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How to Kill Grass Fungus

By Kelly Shetsky ; Updated September 21, 2017

Hundreds of diseases can affect grass. The most common are Brown Patch and Dollar Spot. Both cause spots to appear on your lawn, ruining the appearance of the grass. Warm, moist conditions create a perfect breeding ground for grass fungus. It can also develop if air is restricted from reaching grass. Kill grass fungus with fungicides.

Measure the pH of your soil with a test kit obtained from a nursery or garden center. Soil needs to be balanced (with a pH between 6.5 and 7.0) before killing grass fungus. Measure your grass twice per season.

Raise the soil pH if it is below 6.5. Apply liquid lime with a sprayer weekly until the soil's pH is high enough for fungicide applications.

Determine the square footage of your property, which is necessary when formulating how much fungicide to use. Multiply the length by the width.

Apply a quick-release liquid fertilizer to the unhealthy grass. Follow the dosage instructions on the label. The lawn will absorb it and become stronger, less likely to fall victim to fungus again. The food also helps kill the disease.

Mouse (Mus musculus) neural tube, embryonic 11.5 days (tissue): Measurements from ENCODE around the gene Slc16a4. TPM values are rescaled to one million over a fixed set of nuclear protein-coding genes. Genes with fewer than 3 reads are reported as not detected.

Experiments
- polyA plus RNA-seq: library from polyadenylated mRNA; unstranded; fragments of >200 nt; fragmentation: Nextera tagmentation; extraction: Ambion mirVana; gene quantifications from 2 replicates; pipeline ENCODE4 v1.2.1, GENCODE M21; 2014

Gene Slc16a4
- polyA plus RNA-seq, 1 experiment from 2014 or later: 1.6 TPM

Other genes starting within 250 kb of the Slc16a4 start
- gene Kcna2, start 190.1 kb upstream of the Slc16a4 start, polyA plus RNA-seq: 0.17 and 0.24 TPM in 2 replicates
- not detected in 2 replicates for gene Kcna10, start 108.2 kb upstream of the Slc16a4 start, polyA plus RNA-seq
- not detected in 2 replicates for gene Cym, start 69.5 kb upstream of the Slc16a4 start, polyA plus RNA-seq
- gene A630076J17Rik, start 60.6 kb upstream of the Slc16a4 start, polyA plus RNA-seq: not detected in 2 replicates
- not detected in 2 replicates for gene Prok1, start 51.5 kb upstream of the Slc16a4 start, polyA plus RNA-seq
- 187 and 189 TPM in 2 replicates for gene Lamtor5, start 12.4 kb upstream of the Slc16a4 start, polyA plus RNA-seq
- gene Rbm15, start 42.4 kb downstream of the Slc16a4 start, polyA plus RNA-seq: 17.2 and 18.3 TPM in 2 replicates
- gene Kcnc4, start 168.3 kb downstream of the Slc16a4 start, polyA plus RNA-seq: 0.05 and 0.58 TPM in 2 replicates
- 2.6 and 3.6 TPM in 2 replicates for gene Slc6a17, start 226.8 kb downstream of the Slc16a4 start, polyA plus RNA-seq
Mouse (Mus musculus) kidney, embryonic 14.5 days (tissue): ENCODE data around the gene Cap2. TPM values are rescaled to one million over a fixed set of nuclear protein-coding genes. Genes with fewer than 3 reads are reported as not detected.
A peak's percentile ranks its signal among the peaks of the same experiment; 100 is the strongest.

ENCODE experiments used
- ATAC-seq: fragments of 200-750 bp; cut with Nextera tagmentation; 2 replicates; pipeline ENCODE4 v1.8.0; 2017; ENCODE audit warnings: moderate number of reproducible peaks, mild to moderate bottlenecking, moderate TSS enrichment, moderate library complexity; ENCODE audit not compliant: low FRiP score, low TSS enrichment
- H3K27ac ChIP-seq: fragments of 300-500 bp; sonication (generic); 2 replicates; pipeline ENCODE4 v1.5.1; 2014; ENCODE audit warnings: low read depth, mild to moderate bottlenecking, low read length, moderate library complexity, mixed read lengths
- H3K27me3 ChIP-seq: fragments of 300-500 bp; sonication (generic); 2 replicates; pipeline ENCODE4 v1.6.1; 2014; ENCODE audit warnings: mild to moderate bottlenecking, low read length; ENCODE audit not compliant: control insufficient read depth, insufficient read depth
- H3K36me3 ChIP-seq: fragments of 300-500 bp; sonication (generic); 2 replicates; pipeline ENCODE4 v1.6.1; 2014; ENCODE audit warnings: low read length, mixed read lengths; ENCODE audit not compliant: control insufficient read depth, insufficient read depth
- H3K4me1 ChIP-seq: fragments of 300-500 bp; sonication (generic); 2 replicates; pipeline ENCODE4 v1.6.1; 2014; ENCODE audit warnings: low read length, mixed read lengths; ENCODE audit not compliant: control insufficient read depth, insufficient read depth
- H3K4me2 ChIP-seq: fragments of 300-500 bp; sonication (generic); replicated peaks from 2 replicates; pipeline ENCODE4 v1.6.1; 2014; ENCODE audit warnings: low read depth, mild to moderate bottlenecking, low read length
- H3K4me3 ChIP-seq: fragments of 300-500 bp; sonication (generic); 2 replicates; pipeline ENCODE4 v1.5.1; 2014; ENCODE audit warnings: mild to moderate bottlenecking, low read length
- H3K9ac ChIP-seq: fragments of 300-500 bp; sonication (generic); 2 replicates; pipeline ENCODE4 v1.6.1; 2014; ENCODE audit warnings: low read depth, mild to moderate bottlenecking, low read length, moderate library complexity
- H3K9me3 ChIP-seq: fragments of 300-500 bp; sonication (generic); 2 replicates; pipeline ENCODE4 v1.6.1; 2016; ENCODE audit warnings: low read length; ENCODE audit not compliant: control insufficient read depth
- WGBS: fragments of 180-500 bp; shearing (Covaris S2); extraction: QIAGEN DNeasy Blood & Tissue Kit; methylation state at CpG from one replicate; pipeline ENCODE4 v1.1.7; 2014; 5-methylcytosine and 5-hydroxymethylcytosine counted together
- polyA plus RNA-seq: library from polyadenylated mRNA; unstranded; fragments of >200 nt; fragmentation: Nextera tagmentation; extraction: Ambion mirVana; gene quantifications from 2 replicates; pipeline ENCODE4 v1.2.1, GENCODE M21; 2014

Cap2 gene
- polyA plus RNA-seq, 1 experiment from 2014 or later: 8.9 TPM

Spray a liquid fungicide over the affected grass. Choose one that has the active ingredient Chloronthalonil. It kills fungus upon contact. The fungicide will also seep into the soil and continue working for up to two weeks.

Re-apply the fungicide seven days later. Treat every two weeks until the weather changes to avoid any more fungus outbreaks this season.

 

Things You Will Need

  • pH test kit
  • Liquid lime
  • Sprayer
  • Liquid fungicide

Tips

  • Use a granular fungicide if you prefer. Spread it over the affected grass with a spreader right before fungus outbreaks usually occur. The granules will release over the course of two to four weeks.
  • Recycling grass clippings will increase the likelihood of grass fungus. Bag clippings instead during fungus outbreaks.

Warning

  • Avoid watering your grass in the early evening because it'll stay moist all night, inviting the development of fungus spores.

About the Author

 

Based in New York State, Kelly Shetsky started writing in 1999. She is a broadcast journalist-turned Director of Marketing and Public Relations and has experience researching, writing, producing and reporting. She writes for several websites, specializing in gardening, medical, health and fitness, entertainment and travel. Shetsky has a Bachelor of Arts in communications from Marist College.